Spouse maintenance or alimony in Australia? – fact v fiction

Watkins Tapsell


Watkins Tapsell is a client-focused law firm with over 50 years of experience. They provide comprehensive legal support to families, individuals, small businesses, and larger companies. With six Partners and a dedicated team, they prioritize exceeding client expectations by anticipating legal changes and adapting their services to meet evolving needs. Building long-term relationships is a core value for Watkins Tapsell.
Spouse maintenance is financial support paid by a party to a marriage to an ex-spouse to adequately support themselves.
Australia Family and Matrimonial
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There is a lot of misinformation regarding the law which is imported from American television and movies. For instance, we have been led to believe that, like in America, when you get divorced or separated from your partner and earn more income than they do, you will be ordered to pay them alimony so that they will be able to live the lifestyle to which they became accustomed to during the marriage.

According to television, alimony payments are payable for life and are akin to a winning lottery ticket. This perception has been popularised over time and, as someone who has practised law in America, I can personally attest that in some states this is how the alimony laws work.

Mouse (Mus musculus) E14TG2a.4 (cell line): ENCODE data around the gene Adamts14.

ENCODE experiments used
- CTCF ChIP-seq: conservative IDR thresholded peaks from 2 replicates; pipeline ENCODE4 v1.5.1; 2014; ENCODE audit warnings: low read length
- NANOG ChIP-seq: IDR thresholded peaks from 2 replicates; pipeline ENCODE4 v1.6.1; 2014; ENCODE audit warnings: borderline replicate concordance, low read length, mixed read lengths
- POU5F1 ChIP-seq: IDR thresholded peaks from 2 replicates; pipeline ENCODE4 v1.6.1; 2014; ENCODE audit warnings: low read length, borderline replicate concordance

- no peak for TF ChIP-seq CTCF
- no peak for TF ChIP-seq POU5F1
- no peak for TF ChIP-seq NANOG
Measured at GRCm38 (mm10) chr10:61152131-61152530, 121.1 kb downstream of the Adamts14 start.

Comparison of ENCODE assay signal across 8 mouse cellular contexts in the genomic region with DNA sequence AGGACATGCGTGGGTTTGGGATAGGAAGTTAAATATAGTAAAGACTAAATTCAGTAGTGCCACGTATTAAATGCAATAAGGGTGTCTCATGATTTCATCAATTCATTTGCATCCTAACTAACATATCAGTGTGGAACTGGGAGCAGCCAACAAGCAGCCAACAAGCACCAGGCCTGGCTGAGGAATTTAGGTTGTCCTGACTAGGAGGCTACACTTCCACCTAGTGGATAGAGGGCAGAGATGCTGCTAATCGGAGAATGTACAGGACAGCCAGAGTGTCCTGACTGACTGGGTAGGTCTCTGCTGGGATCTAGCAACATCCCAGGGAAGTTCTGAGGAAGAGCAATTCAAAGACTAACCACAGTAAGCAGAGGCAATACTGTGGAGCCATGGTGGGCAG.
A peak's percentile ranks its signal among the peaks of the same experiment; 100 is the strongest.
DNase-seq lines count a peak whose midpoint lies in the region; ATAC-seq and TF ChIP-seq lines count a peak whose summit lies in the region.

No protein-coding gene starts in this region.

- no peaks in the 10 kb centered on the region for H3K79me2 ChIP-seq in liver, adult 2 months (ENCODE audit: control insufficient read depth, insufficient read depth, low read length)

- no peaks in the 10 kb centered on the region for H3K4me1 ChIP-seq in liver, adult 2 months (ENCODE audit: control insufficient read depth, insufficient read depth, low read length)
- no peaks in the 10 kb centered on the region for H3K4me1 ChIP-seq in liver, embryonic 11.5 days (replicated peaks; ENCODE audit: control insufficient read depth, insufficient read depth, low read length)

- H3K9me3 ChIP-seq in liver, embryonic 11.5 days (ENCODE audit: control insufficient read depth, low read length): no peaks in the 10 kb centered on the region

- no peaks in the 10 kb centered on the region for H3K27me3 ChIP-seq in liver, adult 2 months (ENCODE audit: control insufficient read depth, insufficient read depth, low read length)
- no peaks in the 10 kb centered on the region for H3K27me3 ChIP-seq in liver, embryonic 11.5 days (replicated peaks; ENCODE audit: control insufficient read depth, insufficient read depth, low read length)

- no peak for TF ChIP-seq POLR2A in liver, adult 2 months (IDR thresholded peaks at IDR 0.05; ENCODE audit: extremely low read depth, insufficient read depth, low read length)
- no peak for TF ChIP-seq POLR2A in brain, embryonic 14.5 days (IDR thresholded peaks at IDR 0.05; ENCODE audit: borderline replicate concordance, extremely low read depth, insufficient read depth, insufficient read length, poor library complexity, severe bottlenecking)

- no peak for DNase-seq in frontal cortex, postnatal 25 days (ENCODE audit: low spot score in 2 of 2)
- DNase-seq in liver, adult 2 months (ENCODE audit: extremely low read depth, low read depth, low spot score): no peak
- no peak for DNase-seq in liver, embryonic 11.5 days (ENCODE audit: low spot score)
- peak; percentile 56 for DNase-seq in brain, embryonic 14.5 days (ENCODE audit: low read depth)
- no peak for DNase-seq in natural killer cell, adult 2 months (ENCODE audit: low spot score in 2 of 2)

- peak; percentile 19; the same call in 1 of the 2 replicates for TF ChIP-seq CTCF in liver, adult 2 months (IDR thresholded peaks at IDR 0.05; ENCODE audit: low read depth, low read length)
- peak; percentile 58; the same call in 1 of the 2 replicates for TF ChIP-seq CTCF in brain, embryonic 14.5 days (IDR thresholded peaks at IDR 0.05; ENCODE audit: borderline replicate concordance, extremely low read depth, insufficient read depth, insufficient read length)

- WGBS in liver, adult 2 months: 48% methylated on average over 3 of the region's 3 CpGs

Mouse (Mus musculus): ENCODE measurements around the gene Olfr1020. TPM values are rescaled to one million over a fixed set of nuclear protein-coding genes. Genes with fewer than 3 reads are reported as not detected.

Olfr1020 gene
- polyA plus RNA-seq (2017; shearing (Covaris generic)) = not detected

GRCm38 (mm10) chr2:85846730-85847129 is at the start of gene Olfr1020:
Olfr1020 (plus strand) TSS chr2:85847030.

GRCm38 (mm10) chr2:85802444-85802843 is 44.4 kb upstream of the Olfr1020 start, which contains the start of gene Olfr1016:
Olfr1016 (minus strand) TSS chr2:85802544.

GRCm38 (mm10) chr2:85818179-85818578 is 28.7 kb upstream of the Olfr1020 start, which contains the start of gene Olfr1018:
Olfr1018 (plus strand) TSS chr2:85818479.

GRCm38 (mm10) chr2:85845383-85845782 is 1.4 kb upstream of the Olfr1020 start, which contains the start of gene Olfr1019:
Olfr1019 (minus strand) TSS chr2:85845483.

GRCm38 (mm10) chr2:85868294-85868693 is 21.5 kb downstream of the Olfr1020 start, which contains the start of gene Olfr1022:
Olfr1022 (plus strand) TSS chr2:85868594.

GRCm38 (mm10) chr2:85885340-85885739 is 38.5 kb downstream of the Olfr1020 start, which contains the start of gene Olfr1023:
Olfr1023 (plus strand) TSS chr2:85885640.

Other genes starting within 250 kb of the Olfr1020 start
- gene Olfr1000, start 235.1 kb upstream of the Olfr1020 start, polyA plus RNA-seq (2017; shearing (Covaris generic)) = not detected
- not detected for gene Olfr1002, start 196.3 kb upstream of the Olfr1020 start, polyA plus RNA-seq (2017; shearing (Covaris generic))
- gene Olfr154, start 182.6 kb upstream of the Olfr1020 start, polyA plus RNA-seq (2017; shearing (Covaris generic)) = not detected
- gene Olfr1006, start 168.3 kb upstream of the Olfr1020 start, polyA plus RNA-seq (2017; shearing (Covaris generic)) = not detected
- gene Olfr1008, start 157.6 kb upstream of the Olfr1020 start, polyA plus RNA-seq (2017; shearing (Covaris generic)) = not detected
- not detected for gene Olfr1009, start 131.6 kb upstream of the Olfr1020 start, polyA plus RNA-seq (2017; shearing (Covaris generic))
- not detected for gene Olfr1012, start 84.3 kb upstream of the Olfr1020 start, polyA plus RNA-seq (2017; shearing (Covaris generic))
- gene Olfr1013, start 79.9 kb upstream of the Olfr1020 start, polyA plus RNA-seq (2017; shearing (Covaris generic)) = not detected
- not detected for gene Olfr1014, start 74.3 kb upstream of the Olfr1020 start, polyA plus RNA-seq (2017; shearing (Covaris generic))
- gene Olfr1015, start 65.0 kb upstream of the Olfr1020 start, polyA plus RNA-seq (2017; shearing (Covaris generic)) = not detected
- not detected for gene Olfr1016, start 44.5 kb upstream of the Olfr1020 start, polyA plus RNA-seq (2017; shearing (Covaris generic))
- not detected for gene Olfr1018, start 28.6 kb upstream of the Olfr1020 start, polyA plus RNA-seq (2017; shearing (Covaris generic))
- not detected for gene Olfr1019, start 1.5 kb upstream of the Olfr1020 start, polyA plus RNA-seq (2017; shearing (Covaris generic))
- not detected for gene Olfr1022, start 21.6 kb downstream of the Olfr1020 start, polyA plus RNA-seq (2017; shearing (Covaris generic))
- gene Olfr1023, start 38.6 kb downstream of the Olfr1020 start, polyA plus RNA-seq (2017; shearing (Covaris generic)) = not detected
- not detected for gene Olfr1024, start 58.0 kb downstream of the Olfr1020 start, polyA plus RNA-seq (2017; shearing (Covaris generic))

In Australia, however, the law is quite different. There is no such thing as "alimony". In Australia, we use the term "spouse maintenance". What is spouse maintenance? Spouse maintenance is financial support paid by a party to a marriage to their spouse (or ex-spouse) so that they can adequately support themselves. This support can occur after separation or divorce, and is generally limited to a specific time frame.

The key factors in determining spouse support are the payee's ability to meet his or her own reasonable financial needs and the financial capacity of the payer spouse to pay spouse support. Usually there must be a large discrepancy between the incomes of the parties. Generally, a mere difference in income will not suffice – the gap has to be significant.

Some additional factors that the court considers in a potential spouse maintenance order are:

  1. The ages of the parties;
  2. The health of the parties;
  3. The ability of each party to work;
  4. What constitutes a suitable standard of living;
  5. The effect of the marriage on a party's ability to earn income; and
  6. In some cases, if one party is caring for adult or disabled children.

Spouse maintenance is not payable for life. Instead, it is considered "rehabilitative". What this means is that it is designed to be a temporary order to get the party receiving maintenance through a temporary period of their life. Usually a spouse maintenance order would not be for a period of greater than 2 years and in that period the payee would be expected to retrain and become self-supporting. The payer of spouse maintenance can be either spouse and is gender-neutral.

Payment of spouse maintenance can be paid on a periodic basis such as weekly, fortnightly or monthly. Spouse maintenance can also be paid by lump sum as part of an overall property split.

The content of this article is intended to provide a general guide to the subject matter. Specialist advice should be sought about your specific circumstances.

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